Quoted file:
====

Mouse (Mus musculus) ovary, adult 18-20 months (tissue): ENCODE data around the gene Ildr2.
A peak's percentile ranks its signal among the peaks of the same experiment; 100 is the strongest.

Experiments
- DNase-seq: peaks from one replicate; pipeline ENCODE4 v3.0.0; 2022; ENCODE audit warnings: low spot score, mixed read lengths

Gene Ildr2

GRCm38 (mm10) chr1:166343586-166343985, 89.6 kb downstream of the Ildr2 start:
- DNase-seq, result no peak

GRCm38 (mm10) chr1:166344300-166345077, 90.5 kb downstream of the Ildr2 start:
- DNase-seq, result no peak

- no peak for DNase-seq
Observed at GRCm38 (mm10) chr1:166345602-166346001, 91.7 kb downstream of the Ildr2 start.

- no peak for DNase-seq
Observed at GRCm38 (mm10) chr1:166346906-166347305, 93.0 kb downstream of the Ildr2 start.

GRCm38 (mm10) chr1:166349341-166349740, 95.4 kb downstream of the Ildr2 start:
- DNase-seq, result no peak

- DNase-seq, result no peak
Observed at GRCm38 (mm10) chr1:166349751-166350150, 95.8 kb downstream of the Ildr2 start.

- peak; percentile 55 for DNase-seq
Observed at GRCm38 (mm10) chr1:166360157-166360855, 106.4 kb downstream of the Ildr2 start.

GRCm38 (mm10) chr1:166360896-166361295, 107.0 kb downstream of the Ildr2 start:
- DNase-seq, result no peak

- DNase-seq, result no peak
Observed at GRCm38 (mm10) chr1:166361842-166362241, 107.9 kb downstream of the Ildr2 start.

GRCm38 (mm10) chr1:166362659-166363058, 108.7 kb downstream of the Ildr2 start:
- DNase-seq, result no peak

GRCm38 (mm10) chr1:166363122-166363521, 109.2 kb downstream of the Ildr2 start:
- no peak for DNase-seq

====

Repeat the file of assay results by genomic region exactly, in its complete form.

Mouse (Mus musculus) ovary, adult 18-20 months (tissue): ENCODE data around the gene Ildr2.
A peak's percentile ranks its signal among the peaks of the same experiment; 100 is the strongest.

Experiments
- DNase-seq: peaks from one replicate; pipeline ENCODE4 v3.0.0; 2022; ENCODE audit warnings: low spot score, mixed read lengths

Gene Ildr2

GRCm38 (mm10) chr1:166343586-166343985, 89.6 kb downstream of the Ildr2 start:
- DNase-seq, result no peak

GRCm38 (mm10) chr1:166344300-166345077, 90.5 kb downstream of the Ildr2 start:
- DNase-seq, result no peak

- no peak for DNase-seq
Observed at GRCm38 (mm10) chr1:166345602-166346001, 91.7 kb downstream of the Ildr2 start.

- no peak for DNase-seq
Observed at GRCm38 (mm10) chr1:166346906-166347305, 93.0 kb downstream of the Ildr2 start.

GRCm38 (mm10) chr1:166349341-166349740, 95.4 kb downstream of the Ildr2 start:
- DNase-seq, result no peak

- DNase-seq, result no peak
Observed at GRCm38 (mm10) chr1:166349751-166350150, 95.8 kb downstream of the Ildr2 start.

- peak; percentile 55 for DNase-seq
Observed at GRCm38 (mm10) chr1:166360157-166360855, 106.4 kb downstream of the Ildr2 start.

GRCm38 (mm10) chr1:166360896-166361295, 107.0 kb downstream of the Ildr2 start:
- DNase-seq, result no peak

- DNase-seq, result no peak
Observed at GRCm38 (mm10) chr1:166361842-166362241, 107.9 kb downstream of the Ildr2 start.

GRCm38 (mm10) chr1:166362659-166363058, 108.7 kb downstream of the Ildr2 start:
- DNase-seq, result no peak

GRCm38 (mm10) chr1:166363122-166363521, 109.2 kb downstream of the Ildr2 start:
- no peak for DNase-seq